The shop in Harbour Lane had been a greengrocer’s, a barber’s, a fried-fishmonger’s, and a tripe-seller’s. But chiefly it had been shut up, as it was now. Nobody had ever come into it with much money, it is true, but all had gone out of it with less than they brought. It was said, indeed, that the greengrocer had gone out with nothing but the clothes he wore; but as he went no farther than the end of the street, where he drowned himself from a swing bridge, he needed no more, nor even so much. Mr. Dunkin, the landlord, had bought the place at a low price, as was his way in buying things; but he got very little out of his investment, which was not his way at all. It was a novelty that surprised and irritated Mr. Dunkin. He was a substantial tradesman, who had long relinquished counter work, for there were a dozen assistants in the two departments of his chief shop, eight for grocery and butter, and four for oil and saucepans, paint and mousetraps; and there were half a dozen branches, some in the one trade and some in the other, scattered about in as many neighbouring parishes. He was a large man, of vast p. 76sympathy. The tone of his voice, the grasp of his wide, pulpy hand, told of infinite tenderness toward the sorrows and sins of the world. Even in the early days when he had but one shop (a little one) and no shopman, he would weigh out a pound of treacle with so melting a benignity that the treacle seemed balm of Gilead, and a bounteous gift at the price. He would drive a bargain in a voice of yearning beneficence that left the other party ashamed of his own self-seeking, as well as something the poorer by the deal. It was a voice wherein a purr had a large part—a purr that was hoarse yet soothing, and eloquent of compassion; so that no man was so happy but a talk with Mr. Dunkin would persuade him that the lot was hard indeed, that entitled him to such a wealth of sympathy. It was a wealth that Mr. Dunkin squandered with no restraint but this, that it carried no other sort of wealth with it.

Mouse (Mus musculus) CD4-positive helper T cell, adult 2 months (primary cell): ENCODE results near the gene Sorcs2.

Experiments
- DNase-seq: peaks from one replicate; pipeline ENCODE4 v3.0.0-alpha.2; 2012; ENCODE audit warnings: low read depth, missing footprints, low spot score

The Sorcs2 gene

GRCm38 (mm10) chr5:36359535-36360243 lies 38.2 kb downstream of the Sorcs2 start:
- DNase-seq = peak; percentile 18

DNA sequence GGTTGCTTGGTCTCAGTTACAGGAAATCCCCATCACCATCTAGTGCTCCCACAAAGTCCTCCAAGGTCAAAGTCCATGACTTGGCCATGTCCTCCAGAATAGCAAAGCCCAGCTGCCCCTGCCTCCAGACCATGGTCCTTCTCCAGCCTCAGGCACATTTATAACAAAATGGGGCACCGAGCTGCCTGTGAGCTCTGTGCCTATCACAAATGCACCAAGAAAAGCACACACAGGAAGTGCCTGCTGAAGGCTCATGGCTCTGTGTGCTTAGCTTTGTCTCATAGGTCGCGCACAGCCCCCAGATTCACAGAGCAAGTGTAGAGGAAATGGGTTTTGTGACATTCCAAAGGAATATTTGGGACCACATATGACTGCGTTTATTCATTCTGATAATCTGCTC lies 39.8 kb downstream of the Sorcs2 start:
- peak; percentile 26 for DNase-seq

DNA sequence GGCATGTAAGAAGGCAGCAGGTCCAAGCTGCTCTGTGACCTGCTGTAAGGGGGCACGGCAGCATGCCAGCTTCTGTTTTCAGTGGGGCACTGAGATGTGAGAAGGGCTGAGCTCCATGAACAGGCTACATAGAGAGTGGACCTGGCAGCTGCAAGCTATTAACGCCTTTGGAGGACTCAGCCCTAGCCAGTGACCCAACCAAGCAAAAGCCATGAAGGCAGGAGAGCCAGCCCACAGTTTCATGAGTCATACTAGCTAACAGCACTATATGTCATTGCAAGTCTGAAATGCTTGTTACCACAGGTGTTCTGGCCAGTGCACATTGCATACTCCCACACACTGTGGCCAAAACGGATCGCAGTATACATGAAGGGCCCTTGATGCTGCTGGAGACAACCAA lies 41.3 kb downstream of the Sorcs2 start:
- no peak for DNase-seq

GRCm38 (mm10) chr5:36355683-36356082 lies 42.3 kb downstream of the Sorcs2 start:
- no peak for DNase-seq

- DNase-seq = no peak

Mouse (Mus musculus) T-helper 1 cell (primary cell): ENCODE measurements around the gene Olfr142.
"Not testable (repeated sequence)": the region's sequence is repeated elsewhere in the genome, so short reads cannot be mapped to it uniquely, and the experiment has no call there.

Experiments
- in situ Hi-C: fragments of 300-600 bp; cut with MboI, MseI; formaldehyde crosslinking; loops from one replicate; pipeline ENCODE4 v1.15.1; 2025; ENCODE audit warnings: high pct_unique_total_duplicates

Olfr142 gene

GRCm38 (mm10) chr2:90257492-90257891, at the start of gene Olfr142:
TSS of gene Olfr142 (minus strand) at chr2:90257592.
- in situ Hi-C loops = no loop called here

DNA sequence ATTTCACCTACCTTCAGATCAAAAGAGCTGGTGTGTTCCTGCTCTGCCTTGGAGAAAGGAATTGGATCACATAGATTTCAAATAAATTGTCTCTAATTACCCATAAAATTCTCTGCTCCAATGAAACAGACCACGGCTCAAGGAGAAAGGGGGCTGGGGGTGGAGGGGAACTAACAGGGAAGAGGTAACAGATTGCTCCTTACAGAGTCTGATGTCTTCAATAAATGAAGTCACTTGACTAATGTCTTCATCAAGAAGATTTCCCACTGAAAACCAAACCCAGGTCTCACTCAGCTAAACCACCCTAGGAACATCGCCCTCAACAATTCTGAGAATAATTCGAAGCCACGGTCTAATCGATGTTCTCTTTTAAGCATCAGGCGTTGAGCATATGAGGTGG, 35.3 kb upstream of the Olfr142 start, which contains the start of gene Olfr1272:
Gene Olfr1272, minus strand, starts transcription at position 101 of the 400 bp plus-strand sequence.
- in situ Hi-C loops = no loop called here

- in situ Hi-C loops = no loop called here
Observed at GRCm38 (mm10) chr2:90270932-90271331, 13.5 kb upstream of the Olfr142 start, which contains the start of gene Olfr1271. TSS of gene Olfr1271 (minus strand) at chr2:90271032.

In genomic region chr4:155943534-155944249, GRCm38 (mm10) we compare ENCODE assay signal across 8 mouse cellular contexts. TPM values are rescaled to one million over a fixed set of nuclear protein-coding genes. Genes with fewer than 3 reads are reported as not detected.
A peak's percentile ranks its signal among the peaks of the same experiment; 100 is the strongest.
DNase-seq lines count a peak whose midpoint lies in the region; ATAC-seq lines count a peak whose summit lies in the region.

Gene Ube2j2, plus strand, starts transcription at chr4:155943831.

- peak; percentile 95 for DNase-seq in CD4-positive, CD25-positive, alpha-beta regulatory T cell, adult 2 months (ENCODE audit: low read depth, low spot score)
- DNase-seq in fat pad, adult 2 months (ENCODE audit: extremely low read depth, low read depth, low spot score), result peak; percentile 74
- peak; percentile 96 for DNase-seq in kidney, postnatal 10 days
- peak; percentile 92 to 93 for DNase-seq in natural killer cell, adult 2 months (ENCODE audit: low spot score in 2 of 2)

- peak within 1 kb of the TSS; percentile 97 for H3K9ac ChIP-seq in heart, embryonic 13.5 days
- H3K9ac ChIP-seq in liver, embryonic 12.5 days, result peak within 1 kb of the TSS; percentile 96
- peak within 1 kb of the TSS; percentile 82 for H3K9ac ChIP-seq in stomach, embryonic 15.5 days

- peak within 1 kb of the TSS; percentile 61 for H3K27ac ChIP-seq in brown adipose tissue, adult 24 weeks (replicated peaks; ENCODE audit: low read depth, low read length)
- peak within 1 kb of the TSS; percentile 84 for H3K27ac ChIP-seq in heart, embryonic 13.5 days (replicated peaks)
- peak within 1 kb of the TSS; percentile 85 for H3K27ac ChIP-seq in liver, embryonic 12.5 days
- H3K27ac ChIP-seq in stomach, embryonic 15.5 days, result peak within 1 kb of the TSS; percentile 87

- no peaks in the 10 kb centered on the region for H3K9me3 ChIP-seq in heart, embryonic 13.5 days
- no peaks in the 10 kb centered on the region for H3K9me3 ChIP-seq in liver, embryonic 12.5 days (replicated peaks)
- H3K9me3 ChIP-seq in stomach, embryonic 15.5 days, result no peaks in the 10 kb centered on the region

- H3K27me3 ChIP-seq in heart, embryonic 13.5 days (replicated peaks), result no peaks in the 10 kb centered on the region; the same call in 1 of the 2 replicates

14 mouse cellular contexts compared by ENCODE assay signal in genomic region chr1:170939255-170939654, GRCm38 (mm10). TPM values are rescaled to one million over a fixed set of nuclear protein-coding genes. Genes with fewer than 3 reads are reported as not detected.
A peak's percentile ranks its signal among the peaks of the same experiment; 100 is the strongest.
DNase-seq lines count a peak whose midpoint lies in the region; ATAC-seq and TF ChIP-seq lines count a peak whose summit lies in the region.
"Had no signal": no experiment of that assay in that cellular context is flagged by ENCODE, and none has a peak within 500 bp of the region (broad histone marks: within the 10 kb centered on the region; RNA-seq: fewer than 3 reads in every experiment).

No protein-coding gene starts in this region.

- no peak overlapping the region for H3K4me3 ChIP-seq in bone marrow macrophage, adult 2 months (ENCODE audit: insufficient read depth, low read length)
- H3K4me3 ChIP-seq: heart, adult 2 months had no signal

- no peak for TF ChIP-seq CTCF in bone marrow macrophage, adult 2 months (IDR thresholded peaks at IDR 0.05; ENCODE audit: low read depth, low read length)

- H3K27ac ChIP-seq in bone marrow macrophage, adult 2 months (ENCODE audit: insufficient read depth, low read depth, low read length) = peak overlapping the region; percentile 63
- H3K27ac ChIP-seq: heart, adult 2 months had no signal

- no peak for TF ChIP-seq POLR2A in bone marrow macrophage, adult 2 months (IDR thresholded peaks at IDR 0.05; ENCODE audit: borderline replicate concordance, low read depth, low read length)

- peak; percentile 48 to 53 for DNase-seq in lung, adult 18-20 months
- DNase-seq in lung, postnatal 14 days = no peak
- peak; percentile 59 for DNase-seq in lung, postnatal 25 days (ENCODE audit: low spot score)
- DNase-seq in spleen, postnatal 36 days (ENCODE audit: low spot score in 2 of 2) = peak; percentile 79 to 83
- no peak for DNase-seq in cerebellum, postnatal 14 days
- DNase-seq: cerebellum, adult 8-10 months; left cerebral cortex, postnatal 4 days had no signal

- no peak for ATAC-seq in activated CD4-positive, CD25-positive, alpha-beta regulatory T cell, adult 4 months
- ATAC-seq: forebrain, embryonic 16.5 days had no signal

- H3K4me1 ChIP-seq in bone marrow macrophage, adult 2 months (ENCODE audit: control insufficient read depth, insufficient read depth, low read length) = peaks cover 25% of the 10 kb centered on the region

On the whole, Nan May had counted herself fortunate in falling in with Mr. Dunkin. For when, in his fatherly solicitude, he discovered that she had a little money in hand, he undertook to supply her with stock, and to give her certain hints in the mystery of chandlery. He, also, felt no cause for complaint: for he had hoped for a tenant merely, and here was tenant and customer in one. More, she was a widow, knowing nothing of trade, so that it might be possible to sell her what others would not buy, at a little extra profit. As to p. 77rent, moreover, he was doing well. For on the day the deposit was paid, Mrs. May had found little choice among vacant shops, and this was in a situation to suit her plans as to Johnny and his trade; and as she was tired and nervous, full of plain anxiety, sympathetic Mr. Dunkin saw his chance of trying for an extra shilling a week, and got it. And Nan May was left to pay for what painting and cleaning the place might need. It needed a good deal, as Mr. Dunkin had ruefully observed two days before, in expectation of a decorator’s bill if ever a tenant came.